Over the past two weeks I've found out a lot I didn't know about books in prisons. While all prisons must have a library, cuts have meant prisoners are locked in their cells for longer so can't get to the library, cuts have also reduced library opening hours and limited library stock. While prisoners can buy books, an employed prisoner earns around £8-£10 per week, and after buying phone credit, toiletries and food, that doesn't leave much money. There are shocking levels of literacy in prisons (an issue also really movingly highlighted in Clean Break's latest play Pests), so making sure prisoners can get books is partly just about making sure they are able to learn to read, which can only help when they get out and are trying to make better lives. It's also about giving them access to empathy, to understanding themselves and others, and to being able to imagine themselves into better futures.

So I very much hope the Government reconsiders the ban. The Howard League's website is updating regularly on the campaign.

I also tried to think of ways to get more books into prisons, and have been in touch with Prison Reading Groups, an amazing charity that runs reading groups in prisons. If you are a writer and would like to help get more books into prisons, they would love it if you could:

1. Donate a single copy of your book to PRG, so that they can take it into their reading groups and see if the prisoners would like it to be one of the books they read.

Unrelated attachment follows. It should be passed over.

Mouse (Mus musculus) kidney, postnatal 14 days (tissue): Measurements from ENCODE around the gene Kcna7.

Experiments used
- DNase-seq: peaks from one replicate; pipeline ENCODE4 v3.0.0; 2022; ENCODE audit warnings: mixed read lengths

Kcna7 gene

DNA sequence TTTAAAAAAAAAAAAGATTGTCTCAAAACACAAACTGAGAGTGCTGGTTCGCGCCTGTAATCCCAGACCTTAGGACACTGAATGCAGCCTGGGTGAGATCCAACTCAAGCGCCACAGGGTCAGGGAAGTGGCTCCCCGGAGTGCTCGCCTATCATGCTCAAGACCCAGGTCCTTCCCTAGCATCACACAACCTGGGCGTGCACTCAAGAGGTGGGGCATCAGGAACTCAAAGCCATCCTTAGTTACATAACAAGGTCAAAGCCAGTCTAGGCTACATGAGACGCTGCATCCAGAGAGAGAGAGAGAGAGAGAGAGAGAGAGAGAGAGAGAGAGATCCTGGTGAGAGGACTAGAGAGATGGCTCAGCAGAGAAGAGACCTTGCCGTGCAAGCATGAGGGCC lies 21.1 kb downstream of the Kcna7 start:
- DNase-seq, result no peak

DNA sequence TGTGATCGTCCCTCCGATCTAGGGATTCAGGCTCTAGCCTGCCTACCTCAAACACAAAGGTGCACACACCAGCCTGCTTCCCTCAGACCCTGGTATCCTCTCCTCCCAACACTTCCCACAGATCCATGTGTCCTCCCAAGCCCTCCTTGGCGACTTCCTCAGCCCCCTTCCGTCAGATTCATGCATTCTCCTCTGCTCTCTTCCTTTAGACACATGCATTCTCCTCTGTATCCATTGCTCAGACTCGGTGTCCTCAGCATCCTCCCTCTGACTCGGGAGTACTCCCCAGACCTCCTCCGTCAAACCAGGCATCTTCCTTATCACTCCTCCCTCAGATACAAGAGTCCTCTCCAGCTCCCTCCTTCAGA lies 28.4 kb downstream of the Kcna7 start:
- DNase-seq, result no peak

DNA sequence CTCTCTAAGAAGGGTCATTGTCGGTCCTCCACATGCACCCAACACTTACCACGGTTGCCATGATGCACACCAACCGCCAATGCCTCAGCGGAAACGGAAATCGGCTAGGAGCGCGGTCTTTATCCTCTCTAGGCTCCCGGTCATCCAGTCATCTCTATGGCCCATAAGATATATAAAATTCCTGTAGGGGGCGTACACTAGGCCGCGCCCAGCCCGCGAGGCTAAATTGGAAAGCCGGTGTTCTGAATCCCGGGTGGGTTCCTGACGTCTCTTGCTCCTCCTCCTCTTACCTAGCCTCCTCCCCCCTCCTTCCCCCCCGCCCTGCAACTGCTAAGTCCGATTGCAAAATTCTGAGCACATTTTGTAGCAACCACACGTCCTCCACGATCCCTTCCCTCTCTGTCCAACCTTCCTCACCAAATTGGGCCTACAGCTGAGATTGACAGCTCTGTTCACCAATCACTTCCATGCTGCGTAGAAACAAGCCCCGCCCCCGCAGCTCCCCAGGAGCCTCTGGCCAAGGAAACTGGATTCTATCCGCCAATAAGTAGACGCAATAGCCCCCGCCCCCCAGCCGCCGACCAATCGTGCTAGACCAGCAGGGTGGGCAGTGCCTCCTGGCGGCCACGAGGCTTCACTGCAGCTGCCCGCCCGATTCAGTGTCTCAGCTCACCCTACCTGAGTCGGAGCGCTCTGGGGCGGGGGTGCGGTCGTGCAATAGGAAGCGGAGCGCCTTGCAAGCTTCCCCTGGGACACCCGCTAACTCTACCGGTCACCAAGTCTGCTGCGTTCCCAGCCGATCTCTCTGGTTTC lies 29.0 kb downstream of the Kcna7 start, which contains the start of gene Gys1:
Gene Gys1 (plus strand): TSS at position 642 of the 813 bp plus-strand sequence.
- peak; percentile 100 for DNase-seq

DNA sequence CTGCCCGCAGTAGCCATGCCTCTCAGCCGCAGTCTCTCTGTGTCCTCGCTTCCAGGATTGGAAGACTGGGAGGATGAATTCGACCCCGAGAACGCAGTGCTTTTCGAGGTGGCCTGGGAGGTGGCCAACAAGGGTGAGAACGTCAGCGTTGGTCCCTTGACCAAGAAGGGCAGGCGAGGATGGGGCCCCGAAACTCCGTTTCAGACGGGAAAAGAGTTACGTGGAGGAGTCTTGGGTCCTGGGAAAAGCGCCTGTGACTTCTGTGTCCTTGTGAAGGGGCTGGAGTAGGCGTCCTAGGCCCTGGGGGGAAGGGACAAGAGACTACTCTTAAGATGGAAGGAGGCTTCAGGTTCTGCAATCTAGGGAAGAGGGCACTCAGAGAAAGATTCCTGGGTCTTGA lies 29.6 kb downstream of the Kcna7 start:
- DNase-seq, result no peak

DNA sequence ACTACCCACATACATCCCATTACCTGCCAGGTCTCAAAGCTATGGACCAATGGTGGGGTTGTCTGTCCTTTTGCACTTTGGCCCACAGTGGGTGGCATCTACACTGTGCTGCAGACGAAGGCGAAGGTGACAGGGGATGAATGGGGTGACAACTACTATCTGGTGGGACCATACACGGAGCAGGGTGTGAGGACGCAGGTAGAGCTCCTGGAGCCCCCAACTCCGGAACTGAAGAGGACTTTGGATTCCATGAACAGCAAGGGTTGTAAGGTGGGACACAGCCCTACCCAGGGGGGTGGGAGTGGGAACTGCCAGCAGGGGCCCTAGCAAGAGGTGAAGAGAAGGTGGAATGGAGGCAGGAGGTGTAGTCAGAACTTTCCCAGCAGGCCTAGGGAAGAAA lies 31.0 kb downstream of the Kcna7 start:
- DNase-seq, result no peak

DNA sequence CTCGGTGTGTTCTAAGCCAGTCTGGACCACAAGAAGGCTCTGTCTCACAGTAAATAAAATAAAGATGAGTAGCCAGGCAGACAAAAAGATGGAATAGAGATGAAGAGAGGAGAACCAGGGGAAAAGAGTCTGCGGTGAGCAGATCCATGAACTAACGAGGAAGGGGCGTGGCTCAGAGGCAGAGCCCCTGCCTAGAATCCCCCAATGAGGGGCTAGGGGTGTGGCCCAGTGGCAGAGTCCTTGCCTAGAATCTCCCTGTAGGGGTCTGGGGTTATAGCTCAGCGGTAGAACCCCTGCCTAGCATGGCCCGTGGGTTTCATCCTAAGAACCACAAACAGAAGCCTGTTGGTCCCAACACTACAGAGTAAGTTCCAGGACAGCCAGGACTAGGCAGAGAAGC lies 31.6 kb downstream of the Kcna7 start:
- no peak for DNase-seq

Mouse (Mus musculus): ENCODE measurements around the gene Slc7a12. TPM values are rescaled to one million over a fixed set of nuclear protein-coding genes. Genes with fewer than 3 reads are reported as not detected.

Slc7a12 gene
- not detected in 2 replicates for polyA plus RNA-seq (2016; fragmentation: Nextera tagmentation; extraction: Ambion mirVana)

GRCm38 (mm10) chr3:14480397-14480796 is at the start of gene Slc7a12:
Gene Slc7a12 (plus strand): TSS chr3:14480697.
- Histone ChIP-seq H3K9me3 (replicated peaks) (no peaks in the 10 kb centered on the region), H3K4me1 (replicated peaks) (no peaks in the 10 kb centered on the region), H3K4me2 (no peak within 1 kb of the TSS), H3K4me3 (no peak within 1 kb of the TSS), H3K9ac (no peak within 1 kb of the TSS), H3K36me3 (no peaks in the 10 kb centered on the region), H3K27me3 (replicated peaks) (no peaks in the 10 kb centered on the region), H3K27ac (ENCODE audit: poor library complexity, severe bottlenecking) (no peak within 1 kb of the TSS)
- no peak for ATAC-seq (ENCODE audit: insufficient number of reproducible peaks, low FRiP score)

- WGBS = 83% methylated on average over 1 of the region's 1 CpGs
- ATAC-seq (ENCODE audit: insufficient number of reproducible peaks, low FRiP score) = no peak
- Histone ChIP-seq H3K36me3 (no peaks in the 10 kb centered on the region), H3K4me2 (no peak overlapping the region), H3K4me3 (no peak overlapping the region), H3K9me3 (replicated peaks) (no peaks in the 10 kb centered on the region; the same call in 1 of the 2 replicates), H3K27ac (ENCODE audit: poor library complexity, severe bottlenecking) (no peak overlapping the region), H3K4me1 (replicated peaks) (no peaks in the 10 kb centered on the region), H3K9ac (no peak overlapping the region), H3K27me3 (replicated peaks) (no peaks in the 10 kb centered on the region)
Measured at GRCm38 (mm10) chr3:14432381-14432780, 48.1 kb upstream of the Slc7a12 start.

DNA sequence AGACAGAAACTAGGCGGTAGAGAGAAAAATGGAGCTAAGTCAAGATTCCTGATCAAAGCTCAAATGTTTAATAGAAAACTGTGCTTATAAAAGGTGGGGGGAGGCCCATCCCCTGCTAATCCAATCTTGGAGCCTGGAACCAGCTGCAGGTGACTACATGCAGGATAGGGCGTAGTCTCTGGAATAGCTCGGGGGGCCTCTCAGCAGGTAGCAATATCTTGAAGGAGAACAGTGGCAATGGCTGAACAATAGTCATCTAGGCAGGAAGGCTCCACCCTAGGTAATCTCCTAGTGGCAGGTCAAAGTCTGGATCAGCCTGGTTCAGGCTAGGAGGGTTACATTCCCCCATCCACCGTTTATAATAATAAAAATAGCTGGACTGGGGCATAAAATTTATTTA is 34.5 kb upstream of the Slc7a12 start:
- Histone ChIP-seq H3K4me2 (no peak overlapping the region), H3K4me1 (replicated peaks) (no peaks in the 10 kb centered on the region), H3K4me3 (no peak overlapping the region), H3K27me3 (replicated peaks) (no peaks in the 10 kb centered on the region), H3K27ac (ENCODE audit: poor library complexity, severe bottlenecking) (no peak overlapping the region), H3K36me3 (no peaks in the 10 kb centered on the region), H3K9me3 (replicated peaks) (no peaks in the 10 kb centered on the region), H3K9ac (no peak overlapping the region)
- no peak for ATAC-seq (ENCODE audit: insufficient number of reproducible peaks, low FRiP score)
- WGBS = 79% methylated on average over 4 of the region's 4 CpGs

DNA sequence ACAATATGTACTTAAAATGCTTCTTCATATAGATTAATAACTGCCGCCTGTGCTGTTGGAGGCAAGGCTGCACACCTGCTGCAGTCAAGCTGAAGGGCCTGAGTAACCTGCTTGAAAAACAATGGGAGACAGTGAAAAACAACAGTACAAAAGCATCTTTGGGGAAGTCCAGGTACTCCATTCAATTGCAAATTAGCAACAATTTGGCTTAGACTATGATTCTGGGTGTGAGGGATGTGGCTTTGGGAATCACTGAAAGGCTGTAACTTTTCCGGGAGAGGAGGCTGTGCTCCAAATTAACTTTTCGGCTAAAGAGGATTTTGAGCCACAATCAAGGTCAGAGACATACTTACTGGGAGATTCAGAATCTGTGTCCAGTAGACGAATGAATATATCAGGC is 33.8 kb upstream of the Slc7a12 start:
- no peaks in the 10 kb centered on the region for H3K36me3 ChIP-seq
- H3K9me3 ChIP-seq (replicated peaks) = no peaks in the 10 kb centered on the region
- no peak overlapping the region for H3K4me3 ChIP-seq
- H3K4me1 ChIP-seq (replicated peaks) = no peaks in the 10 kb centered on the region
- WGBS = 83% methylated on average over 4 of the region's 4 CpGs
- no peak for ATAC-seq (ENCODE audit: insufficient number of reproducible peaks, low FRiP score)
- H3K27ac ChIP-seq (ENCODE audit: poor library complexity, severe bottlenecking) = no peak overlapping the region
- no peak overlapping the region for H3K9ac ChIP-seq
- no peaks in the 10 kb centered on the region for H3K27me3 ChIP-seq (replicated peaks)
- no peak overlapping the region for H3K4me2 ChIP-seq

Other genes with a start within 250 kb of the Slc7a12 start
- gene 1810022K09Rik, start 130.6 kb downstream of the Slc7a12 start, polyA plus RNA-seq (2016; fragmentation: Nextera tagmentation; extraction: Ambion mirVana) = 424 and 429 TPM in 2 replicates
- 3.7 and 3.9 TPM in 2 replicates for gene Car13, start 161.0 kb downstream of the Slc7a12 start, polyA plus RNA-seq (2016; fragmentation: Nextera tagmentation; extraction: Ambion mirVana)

2. Offer to do an author visit to a prison.

And if you're not a writer, the PRG would, of course, love donations to help them carry on with their work.

Tuesday, 1 April 2014

The Tipsy Chicken, the Blue Devil and the Green Dragon

are all gin recipes in the rather brilliant Bloomsbury Cookbook, which I wrote about for Intelligent Life magazine: read it here.
13th April 2014, update!: I had a Bloomsbury-inspired tea party and can report that the Chocolate Armistice Creams (kind of a Swiss Roll; supposedly serves two but it was enormous!) and Banana Tea Loaf are particularly delicious. We were going to attempt some of the gin cocktails but after frantic email exchanges we decided Sunday morning was far too early to be thinking about absinthe, and that Sunday afternoon was probably too early to be drinking it. Probably. So we went for sherry instead—Carrington's favourite drink.

Monday, 24 March 2014

Literary love letters, and a cure for romanticus literatus

I very much enjoyed Rebecca Mead's The Road to Middlemarch (my review, not online, is in this month's Literary Review). It's a very elegant and absorbing book, and made me feel much less guilty about not having any room to write about Middlemarch in my book. As Sam Baker writes in Harper's Bazaar's books blog, it feels like a very good year to be writing literary love letters.

Jenny Bhatt surveys biblio-memoirs (including Mead's and mine) in this massive, fascinating piece at Storyacious—who knew there were so many?

Jeanne Sutton also called How to be a Heroine "a delight" in Image Magazine.